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Car supermarket stock grew 11% to capture September buyers

Dermot Kelleher,’s head of marketing and business intelligence

Car supermarkets grew their stock of used vehicles by an average of 11% during September in an effort to capture car buyers looking to buy in the key number plate change month, has reported.

Data compiled by the car search website found that used car supermarkets averaged 723 cars in stock, compared with 643 last year as they attempted to counter competition from the new 69-plate on sale in franchised dealerships.

Just as the National Association of Motor Auctions (NAMA) suggested that electric vehicle (EV) customers might have their heads turned by used cars amid a shortage of supply and long lead times during September, identified that used car retailers had primed their forecourts to cash-in on less patient car buyers last month.

But in a competitive market hit by failing consumer confidence, the stock increase resulted in cars taking on average eight days longer to sell – at 34 days – found.

Dermot Kelleher,’s head of marketing and business intelligence, said: “Stock levels at car supermarkets bounced back in September, having seen year-on-year volumes drop in the two previous months, as retailers appeared to position themselves to compete for the attention of in-market buyers during the plate-change month.

“What we saw in September could be a reflection of the supermarkets taking advantage of greater price stability in the wholesale market after a succession of book drops, so they will be trading these cars more profitably.”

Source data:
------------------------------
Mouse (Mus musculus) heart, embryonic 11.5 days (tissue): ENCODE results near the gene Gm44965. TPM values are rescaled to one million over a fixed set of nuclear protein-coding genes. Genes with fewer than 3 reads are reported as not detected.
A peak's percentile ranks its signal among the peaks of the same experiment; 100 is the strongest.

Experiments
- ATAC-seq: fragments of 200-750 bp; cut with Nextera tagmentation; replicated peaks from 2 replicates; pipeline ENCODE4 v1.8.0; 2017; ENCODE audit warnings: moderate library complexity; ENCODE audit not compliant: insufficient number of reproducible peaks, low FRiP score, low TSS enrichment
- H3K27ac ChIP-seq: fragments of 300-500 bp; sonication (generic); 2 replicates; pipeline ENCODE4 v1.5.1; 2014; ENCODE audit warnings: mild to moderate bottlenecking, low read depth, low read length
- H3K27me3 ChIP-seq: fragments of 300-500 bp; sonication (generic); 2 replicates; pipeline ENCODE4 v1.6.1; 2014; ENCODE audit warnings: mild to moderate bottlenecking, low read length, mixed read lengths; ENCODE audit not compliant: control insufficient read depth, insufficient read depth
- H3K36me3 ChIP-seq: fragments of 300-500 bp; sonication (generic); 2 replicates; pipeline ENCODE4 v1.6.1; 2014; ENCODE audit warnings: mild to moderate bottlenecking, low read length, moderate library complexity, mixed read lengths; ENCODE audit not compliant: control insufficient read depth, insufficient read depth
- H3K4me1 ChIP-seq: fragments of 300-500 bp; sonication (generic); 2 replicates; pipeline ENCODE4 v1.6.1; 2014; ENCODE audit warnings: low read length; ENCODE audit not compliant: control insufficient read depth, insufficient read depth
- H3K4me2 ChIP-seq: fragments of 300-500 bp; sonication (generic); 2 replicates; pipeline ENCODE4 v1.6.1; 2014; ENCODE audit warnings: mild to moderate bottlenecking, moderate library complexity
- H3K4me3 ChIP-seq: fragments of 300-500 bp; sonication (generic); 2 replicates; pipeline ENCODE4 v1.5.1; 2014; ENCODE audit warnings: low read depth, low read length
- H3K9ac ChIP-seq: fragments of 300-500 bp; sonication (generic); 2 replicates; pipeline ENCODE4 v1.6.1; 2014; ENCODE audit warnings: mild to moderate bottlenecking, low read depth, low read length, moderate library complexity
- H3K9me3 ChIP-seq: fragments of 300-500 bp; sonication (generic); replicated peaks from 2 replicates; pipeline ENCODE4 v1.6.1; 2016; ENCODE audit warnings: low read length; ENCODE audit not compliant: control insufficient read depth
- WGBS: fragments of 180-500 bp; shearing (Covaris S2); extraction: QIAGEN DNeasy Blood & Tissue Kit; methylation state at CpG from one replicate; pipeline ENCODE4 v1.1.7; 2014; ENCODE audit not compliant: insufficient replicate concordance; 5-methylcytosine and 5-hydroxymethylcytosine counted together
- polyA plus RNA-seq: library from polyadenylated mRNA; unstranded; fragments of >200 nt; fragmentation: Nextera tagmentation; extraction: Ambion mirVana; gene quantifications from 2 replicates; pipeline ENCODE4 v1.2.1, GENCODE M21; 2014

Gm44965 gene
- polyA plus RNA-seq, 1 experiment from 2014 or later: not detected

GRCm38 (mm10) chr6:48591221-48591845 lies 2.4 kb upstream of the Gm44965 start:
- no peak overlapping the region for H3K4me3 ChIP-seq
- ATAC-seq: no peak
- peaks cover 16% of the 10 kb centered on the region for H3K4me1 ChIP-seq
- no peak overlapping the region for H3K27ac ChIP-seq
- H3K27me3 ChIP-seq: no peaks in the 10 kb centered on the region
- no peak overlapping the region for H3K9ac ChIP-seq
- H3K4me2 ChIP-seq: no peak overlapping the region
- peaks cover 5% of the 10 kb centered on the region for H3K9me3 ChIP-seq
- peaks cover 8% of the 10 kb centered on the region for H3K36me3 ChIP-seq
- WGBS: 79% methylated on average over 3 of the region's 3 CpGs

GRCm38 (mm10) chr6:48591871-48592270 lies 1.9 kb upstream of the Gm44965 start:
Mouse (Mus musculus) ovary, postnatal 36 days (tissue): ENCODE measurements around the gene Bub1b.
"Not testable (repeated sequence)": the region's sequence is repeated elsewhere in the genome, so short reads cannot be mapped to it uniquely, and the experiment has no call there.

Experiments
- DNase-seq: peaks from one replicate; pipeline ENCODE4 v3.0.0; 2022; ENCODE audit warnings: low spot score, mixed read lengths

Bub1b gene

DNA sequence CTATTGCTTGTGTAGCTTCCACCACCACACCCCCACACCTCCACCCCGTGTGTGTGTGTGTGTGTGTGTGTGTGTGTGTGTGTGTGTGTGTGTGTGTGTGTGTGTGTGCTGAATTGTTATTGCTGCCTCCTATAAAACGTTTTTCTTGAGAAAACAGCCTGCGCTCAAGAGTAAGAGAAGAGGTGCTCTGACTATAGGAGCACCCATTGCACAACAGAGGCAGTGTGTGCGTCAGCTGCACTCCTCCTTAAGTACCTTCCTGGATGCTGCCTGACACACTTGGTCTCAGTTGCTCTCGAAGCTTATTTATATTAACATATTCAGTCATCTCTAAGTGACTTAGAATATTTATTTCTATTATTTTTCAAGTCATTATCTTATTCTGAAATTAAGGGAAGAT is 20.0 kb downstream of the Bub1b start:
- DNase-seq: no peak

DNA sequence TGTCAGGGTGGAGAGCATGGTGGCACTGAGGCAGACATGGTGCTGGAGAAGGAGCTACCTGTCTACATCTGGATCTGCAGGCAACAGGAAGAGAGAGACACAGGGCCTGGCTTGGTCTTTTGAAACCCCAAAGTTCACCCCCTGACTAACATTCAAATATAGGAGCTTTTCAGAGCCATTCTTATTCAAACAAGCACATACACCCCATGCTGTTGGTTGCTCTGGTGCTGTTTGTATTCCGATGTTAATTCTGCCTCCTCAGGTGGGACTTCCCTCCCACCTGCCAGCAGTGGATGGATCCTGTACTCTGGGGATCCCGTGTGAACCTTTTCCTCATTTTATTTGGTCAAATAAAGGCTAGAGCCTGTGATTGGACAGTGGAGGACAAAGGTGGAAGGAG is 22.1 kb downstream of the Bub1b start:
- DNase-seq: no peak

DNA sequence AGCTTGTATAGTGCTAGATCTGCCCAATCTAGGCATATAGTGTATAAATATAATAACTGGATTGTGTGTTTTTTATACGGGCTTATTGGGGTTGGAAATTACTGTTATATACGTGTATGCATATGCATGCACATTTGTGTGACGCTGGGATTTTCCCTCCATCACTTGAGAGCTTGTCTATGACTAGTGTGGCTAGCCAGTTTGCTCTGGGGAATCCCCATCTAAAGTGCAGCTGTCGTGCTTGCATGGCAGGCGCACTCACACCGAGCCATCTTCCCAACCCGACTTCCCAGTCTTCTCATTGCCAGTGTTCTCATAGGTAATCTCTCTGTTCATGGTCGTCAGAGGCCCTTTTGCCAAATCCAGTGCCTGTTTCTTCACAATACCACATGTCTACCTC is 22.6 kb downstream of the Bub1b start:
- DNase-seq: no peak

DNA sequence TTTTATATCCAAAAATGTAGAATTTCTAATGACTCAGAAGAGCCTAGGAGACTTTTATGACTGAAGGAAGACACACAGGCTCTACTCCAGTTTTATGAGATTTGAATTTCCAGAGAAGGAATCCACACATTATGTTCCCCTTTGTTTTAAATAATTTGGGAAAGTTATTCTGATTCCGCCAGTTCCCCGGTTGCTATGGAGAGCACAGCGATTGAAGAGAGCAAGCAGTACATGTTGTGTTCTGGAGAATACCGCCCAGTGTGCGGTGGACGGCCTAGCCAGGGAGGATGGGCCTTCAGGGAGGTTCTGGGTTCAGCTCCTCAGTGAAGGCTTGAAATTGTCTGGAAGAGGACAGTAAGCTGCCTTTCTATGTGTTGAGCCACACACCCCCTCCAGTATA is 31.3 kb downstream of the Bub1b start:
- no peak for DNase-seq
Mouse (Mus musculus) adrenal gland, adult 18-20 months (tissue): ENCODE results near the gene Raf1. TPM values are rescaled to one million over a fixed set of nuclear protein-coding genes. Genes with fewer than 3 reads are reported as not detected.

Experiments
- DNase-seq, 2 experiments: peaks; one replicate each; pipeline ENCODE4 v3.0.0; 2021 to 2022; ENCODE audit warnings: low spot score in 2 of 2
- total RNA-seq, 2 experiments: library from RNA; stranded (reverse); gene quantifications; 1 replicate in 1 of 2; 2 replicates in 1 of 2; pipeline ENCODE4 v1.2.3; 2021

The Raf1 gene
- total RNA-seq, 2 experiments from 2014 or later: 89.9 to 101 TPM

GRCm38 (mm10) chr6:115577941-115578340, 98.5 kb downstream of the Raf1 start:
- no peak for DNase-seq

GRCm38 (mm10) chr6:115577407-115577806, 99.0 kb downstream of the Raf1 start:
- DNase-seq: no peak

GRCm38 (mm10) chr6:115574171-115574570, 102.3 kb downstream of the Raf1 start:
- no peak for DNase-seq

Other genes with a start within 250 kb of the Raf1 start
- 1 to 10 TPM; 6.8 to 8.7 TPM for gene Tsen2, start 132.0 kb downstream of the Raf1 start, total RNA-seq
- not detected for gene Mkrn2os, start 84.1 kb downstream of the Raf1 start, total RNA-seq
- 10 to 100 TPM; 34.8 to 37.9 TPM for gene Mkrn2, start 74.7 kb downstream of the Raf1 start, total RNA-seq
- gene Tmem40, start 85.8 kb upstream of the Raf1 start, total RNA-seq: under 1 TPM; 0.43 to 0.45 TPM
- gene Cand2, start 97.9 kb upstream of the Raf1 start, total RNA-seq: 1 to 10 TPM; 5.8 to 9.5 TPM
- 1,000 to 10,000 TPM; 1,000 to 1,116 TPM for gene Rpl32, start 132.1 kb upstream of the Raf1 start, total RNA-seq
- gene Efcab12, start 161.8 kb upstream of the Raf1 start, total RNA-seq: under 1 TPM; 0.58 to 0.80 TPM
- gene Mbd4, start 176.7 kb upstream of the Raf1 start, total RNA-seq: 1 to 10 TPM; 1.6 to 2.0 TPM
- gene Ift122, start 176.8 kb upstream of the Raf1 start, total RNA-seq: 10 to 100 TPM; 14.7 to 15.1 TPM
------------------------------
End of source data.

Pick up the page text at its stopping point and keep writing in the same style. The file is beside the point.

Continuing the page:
Earlier this month Cox Automotive reported that unseasonably low September used car stock levels drove “a super-heated wholesale market”, however, indicating an increased competition for the right stock. said that stocking levels across the sector were in-line with last year averaging 53 units per site, while average days in stock rose from 36 to 38 days.

Petrol continued to be the fuel of choice in the used car sector but interest in diesel remained strong, it said, despite demand continuing to fall in the new car sector.

Diesel accounted for 46% of online searches across, down marginally from 47% last September and accounted for 47% of dealer stock, down from 48%.

Petrol only made slight gains accounting for 52% of online searches, up from 51% last September, and made-up 51% of dealer stock, up from 50%.

Interest in used hybrids and electric vehicles remained low over the course of the month.

Hybrid views accounted for just 1.5% of views across, compared with 1.2% last year, while EVs attracted only 0.5%, up from 0.4%.

Kelleher said: “In contrast to what’s happening in new car sales, the level of interest from buyers for used diesels remains mostly unchanged year-on-year.

“Dealers realise this and are stocking accordingly with good quality cars, especially those with Euro 6 engines, generating plenty of interest.”

AM reported last month how Alex Wright, managing director of Shoreham Vehicle Auctions (SVS) believes that an influx of cleaner Euro-6 compliant engines into the UK’s used car market could be about to spark a diesel resurgence.

According to’s market analysis the three fastest selling used cars in September were all compact SUVs.

The fastest seller was the Toyota C-HR, averaging just 27 days in stock, followed by Volvo’s award-winning XC40, making its top 10 debut in joint second place with the Mercedes-Benz GLA Class, averaging 28 days to sell.

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